I've sought regular feedback on my manuscripts, read them to countless critiquing groups, and had my self-published books rigorously copy and line edited.  I've learned to think in terms of a commercial product.  Then in 2008 I had a book taken off the slushpile by a major publisher.  They read the whole thing, and liked it, but didn't offer me a contract.  But to have got that far from an unsolicited approach was a real boost, and they gave me lots of positive feedback on the novel .  More recently, an agent kindly critiqued my  cover letter for the novel I'm currently submitting, telling me she couldn't improve on it.

So I've decided I don't need any more courses.  I've learned my craft.  Now my quest to get published has shifted to finding the people who believe in my vision of the future, and don't try to turn my female characters into sexy airheads.  Courses can't help with that search.  It's down to numbers, self-belief, and perseverance - and a whole lot of luck.

Thursday, 7 April 2016

Committing to my characters

I'm currently re-writing a novel which I originally wrote as a young adult tale.  Leaving aside my naive view that YA fiction was simpler and needed less depth than adult fiction, there are other reasons why the story didn't work.

I've mentioned in previous blog posts my tendency to pull my punches in describing characters' emotional reactions to events that affect them, but in this particular book I've committed a far worse sin.  I've failed to get into my character's skin.  I could see what she was seeing, but I didn't describe the differences between her vision and a human's.  But what I hadn't done - surprise, surprise - was describe her emotional reactions to the things that were happening to her.

And that was fatal for this particular manuscript.  For starters, she's just returned from a field trip to find the research station she departed from a few hours ago a smoking ruin.  But even more traumatic was her discovery of the burned remains of her parents there.

I've had the experience of my own parents dying, and I know the feeling of being suddenly cut adrift.  Two people who have been around for every day of your life are suddenly gone.  And this plunges us into a black hole of grief.  Each of us grieves in our own way, but if we cared at all about the person who's died, then we will grieve their loss.

But my character Chita was being too stiff-upper-lipped.  True, she is in constant danger of attack and has an ongoing threat to her own life, but I needed to show her grief.  I needed more of her emotions, a sense of that black hole that her dark thoughts are constantly falling into.

What I needed to do was get inside her skin.  She's a genetically engineered cat/human, and I think I've always had my internal censor sitting on my shoulder when I write about her.  "This will never work" it says.  "Do you have any idea how Impossible it would be to combine I'shara and human DNA to create a viable hybrid?"

This is when I need to silence that voice and commit to my character.  She does exist, a fully-functioning big cat with a human brain, language, and intelligence.  And my task now is to get fully inside her fur, live her life, and bring this glorious creation alive.  I have to commit to my character.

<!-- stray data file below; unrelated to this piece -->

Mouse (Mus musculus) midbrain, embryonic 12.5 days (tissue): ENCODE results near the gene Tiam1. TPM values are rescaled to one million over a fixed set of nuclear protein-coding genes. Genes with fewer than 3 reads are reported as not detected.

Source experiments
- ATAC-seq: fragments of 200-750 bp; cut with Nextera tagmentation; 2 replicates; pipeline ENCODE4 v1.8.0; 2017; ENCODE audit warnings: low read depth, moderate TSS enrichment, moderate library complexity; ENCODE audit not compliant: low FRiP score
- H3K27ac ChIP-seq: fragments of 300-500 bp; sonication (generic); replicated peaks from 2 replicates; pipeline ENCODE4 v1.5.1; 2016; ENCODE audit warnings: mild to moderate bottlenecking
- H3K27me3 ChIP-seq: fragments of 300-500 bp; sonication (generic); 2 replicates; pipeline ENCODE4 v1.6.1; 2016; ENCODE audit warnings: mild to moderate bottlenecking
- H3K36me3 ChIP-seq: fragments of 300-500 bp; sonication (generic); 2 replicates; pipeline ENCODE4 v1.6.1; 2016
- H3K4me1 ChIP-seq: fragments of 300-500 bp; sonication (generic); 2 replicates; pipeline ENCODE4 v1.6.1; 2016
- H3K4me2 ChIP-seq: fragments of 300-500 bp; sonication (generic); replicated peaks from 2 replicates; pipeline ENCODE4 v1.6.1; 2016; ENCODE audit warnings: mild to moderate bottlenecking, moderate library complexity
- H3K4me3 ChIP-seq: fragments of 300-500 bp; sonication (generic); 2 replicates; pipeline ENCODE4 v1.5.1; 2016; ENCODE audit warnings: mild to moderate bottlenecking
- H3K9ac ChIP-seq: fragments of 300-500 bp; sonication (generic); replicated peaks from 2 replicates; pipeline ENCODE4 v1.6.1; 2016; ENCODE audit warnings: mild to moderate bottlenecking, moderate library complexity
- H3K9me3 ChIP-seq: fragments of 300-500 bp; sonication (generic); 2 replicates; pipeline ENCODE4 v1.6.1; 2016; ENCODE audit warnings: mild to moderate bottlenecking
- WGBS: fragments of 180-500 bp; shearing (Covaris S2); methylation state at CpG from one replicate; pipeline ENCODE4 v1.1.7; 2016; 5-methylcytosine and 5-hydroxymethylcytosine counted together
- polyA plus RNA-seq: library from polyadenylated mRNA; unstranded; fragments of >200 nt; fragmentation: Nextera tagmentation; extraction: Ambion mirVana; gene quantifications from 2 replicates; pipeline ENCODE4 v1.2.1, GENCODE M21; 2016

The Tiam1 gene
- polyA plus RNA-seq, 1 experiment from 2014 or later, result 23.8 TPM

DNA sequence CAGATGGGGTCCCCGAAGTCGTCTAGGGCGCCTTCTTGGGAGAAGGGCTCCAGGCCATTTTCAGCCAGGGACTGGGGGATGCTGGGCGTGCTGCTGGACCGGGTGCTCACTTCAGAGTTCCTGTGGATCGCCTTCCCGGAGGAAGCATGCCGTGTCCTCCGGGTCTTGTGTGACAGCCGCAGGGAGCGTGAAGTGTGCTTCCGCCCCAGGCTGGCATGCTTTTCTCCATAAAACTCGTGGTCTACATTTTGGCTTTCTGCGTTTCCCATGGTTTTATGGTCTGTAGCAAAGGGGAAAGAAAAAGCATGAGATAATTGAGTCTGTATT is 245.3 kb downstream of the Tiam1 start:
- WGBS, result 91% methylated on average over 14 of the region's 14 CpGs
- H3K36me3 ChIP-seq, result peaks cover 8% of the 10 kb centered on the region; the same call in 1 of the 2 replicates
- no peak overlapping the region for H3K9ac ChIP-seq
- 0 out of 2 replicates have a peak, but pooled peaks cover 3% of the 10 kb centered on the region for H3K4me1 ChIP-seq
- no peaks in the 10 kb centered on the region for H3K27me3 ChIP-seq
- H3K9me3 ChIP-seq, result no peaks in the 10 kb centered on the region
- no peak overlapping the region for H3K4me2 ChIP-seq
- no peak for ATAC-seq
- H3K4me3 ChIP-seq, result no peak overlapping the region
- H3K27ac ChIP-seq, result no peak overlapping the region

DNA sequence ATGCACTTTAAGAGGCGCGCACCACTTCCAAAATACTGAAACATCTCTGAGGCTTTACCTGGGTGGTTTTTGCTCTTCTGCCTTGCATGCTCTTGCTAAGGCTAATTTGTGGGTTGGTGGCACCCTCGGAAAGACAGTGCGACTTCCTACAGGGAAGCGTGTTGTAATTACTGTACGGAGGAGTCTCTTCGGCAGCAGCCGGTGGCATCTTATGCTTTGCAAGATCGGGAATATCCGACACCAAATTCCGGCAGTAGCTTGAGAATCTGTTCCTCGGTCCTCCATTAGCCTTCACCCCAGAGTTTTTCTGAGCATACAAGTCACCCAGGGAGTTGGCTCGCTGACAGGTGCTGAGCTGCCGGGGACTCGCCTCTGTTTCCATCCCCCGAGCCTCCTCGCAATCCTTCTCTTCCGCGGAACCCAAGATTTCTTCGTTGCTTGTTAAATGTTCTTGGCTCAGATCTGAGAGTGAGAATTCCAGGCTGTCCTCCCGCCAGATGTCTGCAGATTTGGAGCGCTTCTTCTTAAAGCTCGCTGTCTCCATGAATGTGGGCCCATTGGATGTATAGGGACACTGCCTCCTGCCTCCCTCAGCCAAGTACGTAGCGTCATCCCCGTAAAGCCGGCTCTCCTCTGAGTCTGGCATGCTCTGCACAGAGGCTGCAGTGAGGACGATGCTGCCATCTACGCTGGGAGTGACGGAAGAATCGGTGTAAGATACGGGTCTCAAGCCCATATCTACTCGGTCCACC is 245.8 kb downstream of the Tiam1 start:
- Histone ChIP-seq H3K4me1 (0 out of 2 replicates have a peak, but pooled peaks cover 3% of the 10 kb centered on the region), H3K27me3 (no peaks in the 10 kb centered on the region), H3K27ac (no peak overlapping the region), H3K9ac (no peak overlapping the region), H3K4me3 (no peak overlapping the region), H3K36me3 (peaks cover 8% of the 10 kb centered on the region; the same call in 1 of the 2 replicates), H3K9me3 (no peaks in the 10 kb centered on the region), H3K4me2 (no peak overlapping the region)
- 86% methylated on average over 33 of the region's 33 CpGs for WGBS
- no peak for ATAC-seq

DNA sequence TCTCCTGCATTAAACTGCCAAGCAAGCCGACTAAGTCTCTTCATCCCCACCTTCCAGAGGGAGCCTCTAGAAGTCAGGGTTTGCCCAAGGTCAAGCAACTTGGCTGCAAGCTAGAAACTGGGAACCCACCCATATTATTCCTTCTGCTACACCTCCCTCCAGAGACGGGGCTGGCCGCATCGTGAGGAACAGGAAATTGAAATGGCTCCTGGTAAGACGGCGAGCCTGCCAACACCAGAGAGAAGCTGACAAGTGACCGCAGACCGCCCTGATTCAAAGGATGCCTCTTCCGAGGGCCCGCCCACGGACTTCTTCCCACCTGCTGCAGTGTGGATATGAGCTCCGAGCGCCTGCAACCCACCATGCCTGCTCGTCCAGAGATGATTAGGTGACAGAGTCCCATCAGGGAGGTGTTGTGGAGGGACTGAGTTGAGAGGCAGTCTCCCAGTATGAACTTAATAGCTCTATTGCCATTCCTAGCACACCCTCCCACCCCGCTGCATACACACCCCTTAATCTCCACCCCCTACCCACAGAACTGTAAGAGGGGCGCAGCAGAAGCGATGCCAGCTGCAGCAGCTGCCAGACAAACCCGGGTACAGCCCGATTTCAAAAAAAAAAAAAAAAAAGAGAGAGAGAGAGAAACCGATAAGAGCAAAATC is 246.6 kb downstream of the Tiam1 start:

Thursday, 31 March 2016

In at the deep end - what's going on?

Recently I've been trying to read several SF books by highly regarded authors which I couldn't get into the first time.  I know we've got to pitch our readers right into the middle of the action, but the reader also needs to know where they're being thrown to.  And especially in science fiction and fantasy getting the balance of action and world description right is crucial.

One of the books I struggled with started with an introduction (a prologue by any other name) which was 22 pages long.  That section is written in the first person, and is the record of an unknown therapist.  The client he/she is talking to is also not identified by name.  She's a female, but the introduction takes the form of the therapist's notes, and all the way through she's only called the client.

In short, this prologue is one massive info-dump of backstory, told by one unknown character to another.  And it's a very confusing and and complex backstory at that.  It involves two husbands, a lost brother, and half a dozen events that made no sense to me at all. 

And yet... the novel is published by one of the major UK SF imprints.  We're not talking about a thrown-together self-published book here.  We're talking about a book that has been accepted and edited by a mainstream publisher.

Having looked it up, I see that this is the fourth book in a series, so I think this marathon prologue info- dump is an attempt to tell the reader what happened in the first three books.   But it really doesn't work.  And even the back cover blurb mentions that the world is confusing, and that there are an awful lot of interweaving story strands,

You might say that I ought to seek out and read the first book before criticising this.  But readers often don't come to a series in the order the books were written.  And I've picked up middle books of other series before and had no trouble working out what was going on.  And wanted to read the rest of the series.

But not with this author.  And after struggling through a 22 page info-dump attempt to get up to speed, I've no desire to persevere with the book.

Yes, I do get impatient with long descriptive set-ups, but this long interview didn't pitch me into the middle of the action at all.  It pitched me in at the deep end, and I had no idea what was going on.